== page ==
On The 60th Anniversary Of The Tibetan Uprising, Activists Say The ‘resistance spirit’ Is Still Alive

“Increasingly, we see that countries that have typically spoken out on behalf of Tibet are now shying away from doing so.”

— Sarah Sewell, special coordinator on Tibetan issues during the Obama administration.

PRI The World (3/11/19)

A Tibetan flag flutters alongside a Massachusetts one and the US flag outside Boston City Hall, marking the 60 years since the Tibetan uprising in Lhasa prompted the Dalai Lama to flee his palace.

A group of Tibetans and activists gathered on a frigid Friday to hoist the flag, which will fly through March 14.

Lhadon Tethong held her 2-year-old son in her arms as the flag was raised. Like her son, Tethong was not born in Tibet.

Her father fled his homeland after the uprising, so she was born in Canada and never lived in Tibet. Tethong, director of the Tibetan Action Institute, has been an activist most of her life.

The March 10 anniversary is a bitter one for Tibetans, she says.
“It was the ultimate sort of breaking moment for their lives, for people fleeing into exile, for His Holiness leaving Tibet,” Tethong said. “For all the Tibetans that have lived like my father in exile for so long, who thought for a very long time that they would be going home. Sixty years is a long time. And so that sadness … I think every Tibetan — and I feel it — even having been born and raised in the West.”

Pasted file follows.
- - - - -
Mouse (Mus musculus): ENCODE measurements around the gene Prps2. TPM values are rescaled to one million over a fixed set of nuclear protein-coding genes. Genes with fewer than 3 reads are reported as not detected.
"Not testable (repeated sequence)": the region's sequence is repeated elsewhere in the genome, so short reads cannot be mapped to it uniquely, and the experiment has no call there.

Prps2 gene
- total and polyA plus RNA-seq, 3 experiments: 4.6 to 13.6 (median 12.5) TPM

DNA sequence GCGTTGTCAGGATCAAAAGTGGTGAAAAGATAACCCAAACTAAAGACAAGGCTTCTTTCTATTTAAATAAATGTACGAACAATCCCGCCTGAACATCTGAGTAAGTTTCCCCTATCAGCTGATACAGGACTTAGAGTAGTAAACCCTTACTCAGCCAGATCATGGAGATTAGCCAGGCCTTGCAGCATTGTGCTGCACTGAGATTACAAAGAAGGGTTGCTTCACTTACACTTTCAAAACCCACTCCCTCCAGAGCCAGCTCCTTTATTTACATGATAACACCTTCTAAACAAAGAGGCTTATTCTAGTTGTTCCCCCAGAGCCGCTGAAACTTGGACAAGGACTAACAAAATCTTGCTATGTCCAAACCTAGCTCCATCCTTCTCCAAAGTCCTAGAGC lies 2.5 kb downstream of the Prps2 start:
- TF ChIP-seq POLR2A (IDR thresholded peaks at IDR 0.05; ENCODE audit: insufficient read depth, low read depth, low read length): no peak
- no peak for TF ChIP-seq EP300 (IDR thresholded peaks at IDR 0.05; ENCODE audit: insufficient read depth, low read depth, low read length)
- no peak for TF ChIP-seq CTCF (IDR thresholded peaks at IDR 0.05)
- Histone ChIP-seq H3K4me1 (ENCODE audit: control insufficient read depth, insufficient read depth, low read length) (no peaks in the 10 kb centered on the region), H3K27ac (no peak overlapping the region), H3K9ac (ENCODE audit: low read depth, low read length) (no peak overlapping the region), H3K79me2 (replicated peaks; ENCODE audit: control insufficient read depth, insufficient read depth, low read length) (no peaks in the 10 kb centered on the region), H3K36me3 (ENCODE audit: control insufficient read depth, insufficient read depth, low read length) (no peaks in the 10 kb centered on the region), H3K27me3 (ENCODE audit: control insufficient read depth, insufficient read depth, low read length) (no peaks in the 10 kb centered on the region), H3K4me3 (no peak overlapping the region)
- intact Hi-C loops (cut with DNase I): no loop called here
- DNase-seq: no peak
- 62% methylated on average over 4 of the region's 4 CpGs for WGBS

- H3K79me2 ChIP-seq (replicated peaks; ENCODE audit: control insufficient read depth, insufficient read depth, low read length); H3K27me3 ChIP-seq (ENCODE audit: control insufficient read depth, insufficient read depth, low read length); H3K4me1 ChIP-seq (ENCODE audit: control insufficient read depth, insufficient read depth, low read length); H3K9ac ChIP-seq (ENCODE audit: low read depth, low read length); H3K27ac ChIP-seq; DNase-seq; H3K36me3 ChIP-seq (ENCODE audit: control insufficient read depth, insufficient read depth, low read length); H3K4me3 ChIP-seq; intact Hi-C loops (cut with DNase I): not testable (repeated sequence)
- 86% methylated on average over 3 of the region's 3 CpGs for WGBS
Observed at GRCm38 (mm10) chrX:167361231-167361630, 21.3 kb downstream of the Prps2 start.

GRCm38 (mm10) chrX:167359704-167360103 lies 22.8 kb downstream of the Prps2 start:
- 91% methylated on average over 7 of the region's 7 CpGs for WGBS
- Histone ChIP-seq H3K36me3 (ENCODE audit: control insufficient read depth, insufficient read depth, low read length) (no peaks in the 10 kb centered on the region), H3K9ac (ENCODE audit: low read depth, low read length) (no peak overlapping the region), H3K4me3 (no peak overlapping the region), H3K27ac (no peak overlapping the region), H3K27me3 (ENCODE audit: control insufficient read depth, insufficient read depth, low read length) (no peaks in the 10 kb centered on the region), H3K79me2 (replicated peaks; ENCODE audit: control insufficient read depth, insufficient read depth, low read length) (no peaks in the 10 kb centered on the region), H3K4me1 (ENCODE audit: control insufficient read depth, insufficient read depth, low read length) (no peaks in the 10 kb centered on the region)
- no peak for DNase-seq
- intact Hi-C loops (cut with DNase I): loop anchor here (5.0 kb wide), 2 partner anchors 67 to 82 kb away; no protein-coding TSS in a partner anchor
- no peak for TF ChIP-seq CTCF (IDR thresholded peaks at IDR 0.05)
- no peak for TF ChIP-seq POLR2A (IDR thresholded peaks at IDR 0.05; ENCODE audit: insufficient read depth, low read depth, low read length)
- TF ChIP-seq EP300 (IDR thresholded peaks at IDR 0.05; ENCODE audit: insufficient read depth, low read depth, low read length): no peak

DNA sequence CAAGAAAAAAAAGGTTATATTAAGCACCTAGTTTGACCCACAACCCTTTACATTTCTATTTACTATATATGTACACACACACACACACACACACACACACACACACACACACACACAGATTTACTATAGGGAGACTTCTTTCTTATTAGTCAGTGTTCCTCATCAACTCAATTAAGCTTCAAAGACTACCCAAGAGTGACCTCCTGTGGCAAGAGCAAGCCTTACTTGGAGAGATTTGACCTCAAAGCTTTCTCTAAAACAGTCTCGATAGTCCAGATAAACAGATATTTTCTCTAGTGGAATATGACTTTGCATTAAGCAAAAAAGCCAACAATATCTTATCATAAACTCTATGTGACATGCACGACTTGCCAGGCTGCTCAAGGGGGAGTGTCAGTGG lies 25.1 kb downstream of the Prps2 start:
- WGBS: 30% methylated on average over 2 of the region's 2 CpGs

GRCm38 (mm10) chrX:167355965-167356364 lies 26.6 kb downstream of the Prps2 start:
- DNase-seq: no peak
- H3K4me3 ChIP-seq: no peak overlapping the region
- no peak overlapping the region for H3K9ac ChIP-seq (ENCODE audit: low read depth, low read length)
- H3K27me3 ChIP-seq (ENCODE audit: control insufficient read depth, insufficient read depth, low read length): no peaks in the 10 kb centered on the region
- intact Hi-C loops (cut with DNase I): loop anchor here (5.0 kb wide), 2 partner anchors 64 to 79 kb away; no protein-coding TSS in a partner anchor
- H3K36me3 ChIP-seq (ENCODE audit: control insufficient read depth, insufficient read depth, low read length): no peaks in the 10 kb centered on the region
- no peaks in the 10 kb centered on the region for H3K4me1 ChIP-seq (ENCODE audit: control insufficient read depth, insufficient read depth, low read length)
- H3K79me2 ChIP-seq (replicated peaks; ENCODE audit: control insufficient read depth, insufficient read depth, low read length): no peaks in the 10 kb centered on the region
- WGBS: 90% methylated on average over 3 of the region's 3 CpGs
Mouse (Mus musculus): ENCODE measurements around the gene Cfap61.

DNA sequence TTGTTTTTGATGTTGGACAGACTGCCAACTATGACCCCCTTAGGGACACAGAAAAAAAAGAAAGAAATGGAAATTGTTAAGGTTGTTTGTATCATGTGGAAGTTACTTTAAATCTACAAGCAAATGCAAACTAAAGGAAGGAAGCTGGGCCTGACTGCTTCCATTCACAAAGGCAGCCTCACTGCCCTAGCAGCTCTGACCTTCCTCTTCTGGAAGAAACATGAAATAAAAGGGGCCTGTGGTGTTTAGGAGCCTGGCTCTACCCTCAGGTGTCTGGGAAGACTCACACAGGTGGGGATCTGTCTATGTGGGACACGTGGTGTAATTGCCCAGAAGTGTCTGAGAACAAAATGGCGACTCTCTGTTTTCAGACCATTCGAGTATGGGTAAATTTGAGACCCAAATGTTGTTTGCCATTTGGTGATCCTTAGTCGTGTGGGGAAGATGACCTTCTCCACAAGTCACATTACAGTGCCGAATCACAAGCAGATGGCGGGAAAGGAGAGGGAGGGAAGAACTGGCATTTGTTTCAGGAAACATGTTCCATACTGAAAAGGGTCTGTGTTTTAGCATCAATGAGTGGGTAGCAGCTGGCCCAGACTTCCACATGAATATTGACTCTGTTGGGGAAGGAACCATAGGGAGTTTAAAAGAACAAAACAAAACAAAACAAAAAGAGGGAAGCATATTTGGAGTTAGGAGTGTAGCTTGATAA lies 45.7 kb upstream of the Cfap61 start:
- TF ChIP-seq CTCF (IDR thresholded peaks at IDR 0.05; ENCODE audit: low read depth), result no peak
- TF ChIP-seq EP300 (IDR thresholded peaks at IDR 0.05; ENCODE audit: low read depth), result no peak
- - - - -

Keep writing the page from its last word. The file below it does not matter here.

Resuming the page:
The Dalai Lama was supposed to attend a dance troupe performance on March 10, 1959, but he was told he could not bring soldiers, and his bodyguards could not be armed. Soon, thousands of people in Lhasa surrounded the Norbulingka palace. A few days later, the Dalai Lama fled Lhasa for India. Tibetan rebels launched an attack on March 19, but Chinese troops captured the city on March 25. Some 87,000 Tibetans were killed, and some 100,000 fled as refugees. …
  • In Tibet, Bloggers Post At Their Own Risk — [5/20/15] These are treacherous days for anyone in China who dares to publicly criticize government policy, especially when it comes to Beijing’s handling the troubled ethnic minority regions of Tibet.  A Tibetan blogger named Druklo is one of the latest people to find that out the hard way. Druklo was arrested by Chinese police in a part of Qinghai province that Tibetans call Rebkong, according to a Tibetan friend who now lives in exile. The friend asked to remain anonymous out of concern that making their friendship public might put Druklo at greater risk. The day before his arrest in March, Druklo and his brother-in-law traveled to Rebkong on business, the source said. Police arrested them at their hotel the next morning. Officials released the brother-in-law after several days. But Druklo, who is better known by his pen name of Shokjang, remains in custody. … Read the Rest 


(Commoner Call photo by Mark L. Taylor, 2019. Open source and free for non-derivative use with link to www.thecommonercall.org )